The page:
Share farming could provide an ideal way of helping younger people make their first steps onto the agricultural ladder.
The current method of contract farming involves an individual taking on the land, work and machinery in one fell swoop. This is a potentially very costly way of doing things, however, as would-be farmers need huge cash reserves just to get going.
To combat this, the Country Land and Business Association (CLA) has thrown its weight behind the notion of 'share farming', where costs - and risks - are divided between two parties.
The share farming model involves reaching out to older farmers who have land to offer but want to give up on the physical rigours of everyday work. These can then give up a part of their land to a young partner, who takes the land to begin their own farm, fruitnet.com notes. Such a method means that existing farmers don't need to give up but can instead scale back their work slowly, whilst the new generation have a chance to get going without the need for vast start up sums.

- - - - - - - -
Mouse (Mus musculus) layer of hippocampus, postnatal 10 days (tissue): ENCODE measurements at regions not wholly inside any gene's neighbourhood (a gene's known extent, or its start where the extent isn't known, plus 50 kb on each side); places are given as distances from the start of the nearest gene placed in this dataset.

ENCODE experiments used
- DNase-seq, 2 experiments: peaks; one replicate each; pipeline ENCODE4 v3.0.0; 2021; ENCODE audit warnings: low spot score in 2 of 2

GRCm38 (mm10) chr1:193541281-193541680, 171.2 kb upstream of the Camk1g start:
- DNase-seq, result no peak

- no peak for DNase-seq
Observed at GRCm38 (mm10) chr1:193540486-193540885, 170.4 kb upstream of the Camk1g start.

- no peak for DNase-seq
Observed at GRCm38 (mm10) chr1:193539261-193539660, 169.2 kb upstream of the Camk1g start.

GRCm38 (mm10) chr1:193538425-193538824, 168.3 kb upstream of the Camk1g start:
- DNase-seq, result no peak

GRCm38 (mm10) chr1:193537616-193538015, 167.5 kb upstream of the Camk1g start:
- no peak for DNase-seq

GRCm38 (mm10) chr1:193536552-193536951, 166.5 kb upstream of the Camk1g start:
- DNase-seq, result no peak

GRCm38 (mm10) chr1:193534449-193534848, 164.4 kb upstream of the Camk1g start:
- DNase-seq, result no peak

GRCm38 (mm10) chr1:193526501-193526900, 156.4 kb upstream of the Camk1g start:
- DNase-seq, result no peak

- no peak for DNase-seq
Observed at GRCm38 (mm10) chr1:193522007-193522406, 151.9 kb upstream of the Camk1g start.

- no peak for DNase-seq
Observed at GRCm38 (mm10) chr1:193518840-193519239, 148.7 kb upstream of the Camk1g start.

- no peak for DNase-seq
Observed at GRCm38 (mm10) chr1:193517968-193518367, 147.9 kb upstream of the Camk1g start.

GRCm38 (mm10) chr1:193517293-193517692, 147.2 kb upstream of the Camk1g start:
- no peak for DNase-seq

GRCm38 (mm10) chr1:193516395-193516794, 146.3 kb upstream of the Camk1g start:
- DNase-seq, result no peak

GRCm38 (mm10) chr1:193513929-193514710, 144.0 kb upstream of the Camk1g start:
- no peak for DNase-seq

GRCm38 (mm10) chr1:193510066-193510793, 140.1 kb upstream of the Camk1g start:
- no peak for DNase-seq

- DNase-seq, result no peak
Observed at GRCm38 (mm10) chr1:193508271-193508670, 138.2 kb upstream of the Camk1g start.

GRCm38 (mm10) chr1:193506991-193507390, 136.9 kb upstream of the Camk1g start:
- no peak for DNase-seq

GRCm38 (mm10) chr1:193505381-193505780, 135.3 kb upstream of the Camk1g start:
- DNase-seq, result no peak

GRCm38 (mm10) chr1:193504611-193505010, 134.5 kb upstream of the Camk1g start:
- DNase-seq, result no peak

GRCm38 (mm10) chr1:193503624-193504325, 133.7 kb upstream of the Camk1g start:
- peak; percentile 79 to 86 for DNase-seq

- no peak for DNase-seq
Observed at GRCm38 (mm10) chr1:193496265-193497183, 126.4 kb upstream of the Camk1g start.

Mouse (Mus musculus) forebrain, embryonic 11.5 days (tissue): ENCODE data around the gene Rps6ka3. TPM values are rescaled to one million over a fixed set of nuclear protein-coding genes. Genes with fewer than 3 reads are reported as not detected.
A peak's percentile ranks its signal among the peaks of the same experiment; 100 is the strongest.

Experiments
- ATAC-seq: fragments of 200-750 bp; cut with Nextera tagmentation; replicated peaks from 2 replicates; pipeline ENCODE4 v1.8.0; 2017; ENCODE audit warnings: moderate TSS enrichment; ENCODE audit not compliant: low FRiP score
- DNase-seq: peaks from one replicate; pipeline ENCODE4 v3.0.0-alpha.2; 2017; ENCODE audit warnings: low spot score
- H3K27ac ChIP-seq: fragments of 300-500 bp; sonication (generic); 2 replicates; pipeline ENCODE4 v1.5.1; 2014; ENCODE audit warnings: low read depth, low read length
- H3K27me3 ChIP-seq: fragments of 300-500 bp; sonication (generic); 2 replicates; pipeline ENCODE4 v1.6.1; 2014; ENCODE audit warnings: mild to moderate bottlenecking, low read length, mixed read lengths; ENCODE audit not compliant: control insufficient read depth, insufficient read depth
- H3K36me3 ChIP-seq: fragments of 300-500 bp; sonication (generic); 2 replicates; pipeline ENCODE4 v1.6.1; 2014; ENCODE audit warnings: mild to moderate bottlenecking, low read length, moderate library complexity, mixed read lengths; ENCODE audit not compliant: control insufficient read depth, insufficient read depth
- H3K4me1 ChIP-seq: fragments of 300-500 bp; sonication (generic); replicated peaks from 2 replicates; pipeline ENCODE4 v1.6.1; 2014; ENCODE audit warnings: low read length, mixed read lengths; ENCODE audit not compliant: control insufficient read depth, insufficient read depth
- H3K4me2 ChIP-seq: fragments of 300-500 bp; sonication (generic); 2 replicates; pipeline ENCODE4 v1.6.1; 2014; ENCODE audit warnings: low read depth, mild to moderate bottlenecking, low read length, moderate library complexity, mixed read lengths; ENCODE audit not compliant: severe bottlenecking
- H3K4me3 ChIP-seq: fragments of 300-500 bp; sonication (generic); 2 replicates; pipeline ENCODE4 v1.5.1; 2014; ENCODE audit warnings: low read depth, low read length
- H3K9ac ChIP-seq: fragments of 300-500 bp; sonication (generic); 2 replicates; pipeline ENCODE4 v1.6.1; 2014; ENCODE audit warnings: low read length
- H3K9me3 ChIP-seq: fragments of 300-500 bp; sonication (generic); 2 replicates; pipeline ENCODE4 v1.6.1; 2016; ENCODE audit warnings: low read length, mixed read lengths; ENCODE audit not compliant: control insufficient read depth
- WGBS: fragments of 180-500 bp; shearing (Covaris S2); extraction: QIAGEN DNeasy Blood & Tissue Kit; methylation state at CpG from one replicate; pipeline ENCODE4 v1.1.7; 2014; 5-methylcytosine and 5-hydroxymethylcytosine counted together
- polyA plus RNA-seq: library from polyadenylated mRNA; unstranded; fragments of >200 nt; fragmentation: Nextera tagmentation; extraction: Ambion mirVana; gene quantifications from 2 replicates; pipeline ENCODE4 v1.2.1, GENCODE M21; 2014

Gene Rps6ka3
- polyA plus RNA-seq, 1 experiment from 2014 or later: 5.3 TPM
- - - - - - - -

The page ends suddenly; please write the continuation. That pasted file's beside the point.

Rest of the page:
All the new farmer needs to do is deploy their own workforce and agricultural vehicles.
Explaining the scheme's benefits, CLA president Henry Robinson told yorkshirepost.co.uk: "Share farming not only offers older farmers a way of reducing their workload while maintaining an income but also gives new entrants an increasingly rare opportunity to start a career in agriculture."